Burden of severe neonatal jaundice: A systematic review and meta-analysis

Tina M. Slusher, Tara G. Zamora, Duke Appiah, Judith U. Stanke, Mark A. Strand, Burton W. Lee, Shane B. Richardson, Elizabeth M. Keating, Ashajoythi M. Siddappa, Bolajoko O. Olusanya

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33 Scopus citations


context To assess the global burden of late and/or poor management of severe neonatal jaundice (SNJ), a common problem worldwide, which May result in death or irreversible brain damage with disabilities in survivors. Population-based data establishing the global burden of SNJ has not been previously reported. Objective Determine the burden of SNJ in all WHO regions, as defined by clinical jaundice associated with clinical outcomes including acute bilirubin encephalopathy/kernicterus and/or exchange transfusion (ET) and/or jaundice-related death. Data sources PubMed, Scopus and other health databases were searched, without language restrictions, from 1990 to 2017 for studies reporting the incidence of SNJ. study selection/data extraction Stratification was performed for WHO regions and results were pooled using random effects model and meta-regression. results Of 416 articles including at least one marker of SNJ, only 21 reported estimates from population-based studies, with 76% (16/21) of them conducted in high-income countries. The African region has the highest incidence of SNJ per 10 000 live births at 667.8 (95% CI 603.4 to 738.5), followed by Southeast Asian, Eastern Mediterranean, Western Pacific, Americas and European regions at 251.3 (132.0 to 473.2), 165.7 (114.6 to 238.9), 9.4 (0.1 to 755.9), 4.4 (1.8 to 10.5) and 3.7 (1.7 to 8.0), respectively. The incidence of ET per 10 000 live births was significantly higher for Africa and Southeast Asian regions at 186.5 (153.2 to 226.8) and 107.1 (102.0 to 112.5) and lower in Eastern Mediterranean (17.8 (5.7 to 54.9)), Americas (0.38 (0.21 to 0.67)), European (0.35 (0.20 to 0.60)) and Western Pacific regions (0.19 (0.12 to 0.31). Only 2 studies provided estimates of clear jaundice-related deaths in infants with significant jaundice [UK (2.8%) and India (30.8%). conclusions Limited but compelling evidence demonstrates that SNJ is associated with a significant health burden especially in low-income and middle-income countries.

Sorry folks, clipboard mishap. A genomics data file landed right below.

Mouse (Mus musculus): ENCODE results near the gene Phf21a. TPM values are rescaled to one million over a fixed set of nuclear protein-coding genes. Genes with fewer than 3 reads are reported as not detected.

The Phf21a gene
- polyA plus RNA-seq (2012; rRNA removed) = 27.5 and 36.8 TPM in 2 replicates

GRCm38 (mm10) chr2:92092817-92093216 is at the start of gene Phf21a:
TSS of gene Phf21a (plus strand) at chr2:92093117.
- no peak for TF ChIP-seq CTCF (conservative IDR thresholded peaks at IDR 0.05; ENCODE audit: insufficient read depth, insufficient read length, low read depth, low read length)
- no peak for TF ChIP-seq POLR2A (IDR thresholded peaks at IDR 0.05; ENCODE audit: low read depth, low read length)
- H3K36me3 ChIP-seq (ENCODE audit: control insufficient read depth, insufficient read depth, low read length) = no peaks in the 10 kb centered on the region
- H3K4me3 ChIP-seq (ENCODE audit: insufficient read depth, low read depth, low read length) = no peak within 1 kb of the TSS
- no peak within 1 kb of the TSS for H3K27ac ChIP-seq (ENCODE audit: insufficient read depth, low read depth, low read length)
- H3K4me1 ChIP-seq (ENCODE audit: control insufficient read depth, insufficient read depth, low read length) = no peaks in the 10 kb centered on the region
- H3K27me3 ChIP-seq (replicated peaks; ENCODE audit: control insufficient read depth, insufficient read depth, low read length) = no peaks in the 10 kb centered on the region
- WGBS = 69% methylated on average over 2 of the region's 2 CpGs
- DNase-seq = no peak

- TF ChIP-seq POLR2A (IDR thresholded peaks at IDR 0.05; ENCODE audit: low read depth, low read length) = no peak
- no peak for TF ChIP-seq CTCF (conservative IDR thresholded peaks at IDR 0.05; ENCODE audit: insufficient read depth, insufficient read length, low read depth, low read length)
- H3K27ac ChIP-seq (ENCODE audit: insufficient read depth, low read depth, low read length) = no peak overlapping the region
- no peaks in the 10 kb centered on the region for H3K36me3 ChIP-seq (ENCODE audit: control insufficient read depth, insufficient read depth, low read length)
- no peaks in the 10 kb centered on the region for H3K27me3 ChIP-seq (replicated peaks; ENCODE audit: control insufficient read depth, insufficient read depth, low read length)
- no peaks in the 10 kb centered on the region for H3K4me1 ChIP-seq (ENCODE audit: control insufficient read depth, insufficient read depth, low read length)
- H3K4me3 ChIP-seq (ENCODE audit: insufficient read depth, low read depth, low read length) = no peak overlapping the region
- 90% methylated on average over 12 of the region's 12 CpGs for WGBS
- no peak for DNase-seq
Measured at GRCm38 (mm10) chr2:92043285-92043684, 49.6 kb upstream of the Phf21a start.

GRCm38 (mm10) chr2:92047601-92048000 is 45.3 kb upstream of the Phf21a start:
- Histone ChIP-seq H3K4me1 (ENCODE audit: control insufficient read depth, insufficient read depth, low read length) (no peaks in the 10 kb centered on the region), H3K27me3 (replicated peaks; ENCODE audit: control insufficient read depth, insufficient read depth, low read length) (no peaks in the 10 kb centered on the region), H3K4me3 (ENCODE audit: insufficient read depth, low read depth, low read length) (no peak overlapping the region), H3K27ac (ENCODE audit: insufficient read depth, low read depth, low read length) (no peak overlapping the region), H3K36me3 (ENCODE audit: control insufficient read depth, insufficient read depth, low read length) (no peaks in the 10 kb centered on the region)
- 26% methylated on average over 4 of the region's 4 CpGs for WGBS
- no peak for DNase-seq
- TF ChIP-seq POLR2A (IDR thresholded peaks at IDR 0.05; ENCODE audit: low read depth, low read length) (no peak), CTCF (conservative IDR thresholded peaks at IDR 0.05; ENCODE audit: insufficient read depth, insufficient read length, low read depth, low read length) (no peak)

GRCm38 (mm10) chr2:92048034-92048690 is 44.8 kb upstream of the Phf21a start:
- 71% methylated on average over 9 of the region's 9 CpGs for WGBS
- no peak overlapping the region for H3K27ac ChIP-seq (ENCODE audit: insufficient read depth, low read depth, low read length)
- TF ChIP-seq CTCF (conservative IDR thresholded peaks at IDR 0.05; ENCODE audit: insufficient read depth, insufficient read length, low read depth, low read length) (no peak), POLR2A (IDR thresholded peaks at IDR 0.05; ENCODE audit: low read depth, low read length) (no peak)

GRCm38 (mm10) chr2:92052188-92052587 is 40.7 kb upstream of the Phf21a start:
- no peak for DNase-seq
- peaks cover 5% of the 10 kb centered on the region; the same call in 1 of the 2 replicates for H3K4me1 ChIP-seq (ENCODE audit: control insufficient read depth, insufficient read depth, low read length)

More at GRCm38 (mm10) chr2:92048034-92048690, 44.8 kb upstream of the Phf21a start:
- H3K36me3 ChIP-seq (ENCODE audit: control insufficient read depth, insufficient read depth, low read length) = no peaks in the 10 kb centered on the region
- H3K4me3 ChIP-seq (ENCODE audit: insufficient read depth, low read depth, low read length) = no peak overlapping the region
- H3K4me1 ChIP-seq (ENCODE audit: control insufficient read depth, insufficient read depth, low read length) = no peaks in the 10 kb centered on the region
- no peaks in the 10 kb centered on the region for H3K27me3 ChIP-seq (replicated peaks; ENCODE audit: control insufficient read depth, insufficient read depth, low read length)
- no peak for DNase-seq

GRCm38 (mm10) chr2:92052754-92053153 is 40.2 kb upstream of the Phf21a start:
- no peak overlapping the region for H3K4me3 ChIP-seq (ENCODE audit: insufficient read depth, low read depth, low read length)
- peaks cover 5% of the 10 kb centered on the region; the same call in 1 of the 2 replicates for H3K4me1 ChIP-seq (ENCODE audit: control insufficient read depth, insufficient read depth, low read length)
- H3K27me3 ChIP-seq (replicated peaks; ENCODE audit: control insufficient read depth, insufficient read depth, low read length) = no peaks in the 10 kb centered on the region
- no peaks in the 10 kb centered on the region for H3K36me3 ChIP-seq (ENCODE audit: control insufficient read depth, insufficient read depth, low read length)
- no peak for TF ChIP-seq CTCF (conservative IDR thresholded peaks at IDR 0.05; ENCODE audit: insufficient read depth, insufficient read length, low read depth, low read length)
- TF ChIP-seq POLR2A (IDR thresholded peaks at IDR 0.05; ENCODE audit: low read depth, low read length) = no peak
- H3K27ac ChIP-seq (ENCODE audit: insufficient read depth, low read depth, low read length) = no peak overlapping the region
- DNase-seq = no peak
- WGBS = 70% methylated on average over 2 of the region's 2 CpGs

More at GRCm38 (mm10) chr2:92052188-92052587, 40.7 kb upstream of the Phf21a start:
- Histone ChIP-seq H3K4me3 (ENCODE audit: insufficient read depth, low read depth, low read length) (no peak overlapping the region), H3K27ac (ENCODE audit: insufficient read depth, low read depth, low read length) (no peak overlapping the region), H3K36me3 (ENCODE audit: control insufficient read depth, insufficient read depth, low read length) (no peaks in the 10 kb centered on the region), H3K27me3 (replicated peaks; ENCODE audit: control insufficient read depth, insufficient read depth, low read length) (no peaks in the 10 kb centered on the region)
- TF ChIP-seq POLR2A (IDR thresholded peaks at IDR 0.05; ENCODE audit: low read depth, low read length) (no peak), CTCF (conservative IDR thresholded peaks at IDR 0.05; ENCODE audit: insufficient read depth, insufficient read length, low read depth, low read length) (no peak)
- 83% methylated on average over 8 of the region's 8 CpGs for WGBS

Original languageEnglish (US)
Article numberY
JournalBMJ Paediatrics Open
Issue number1
StatePublished - Dec 2017

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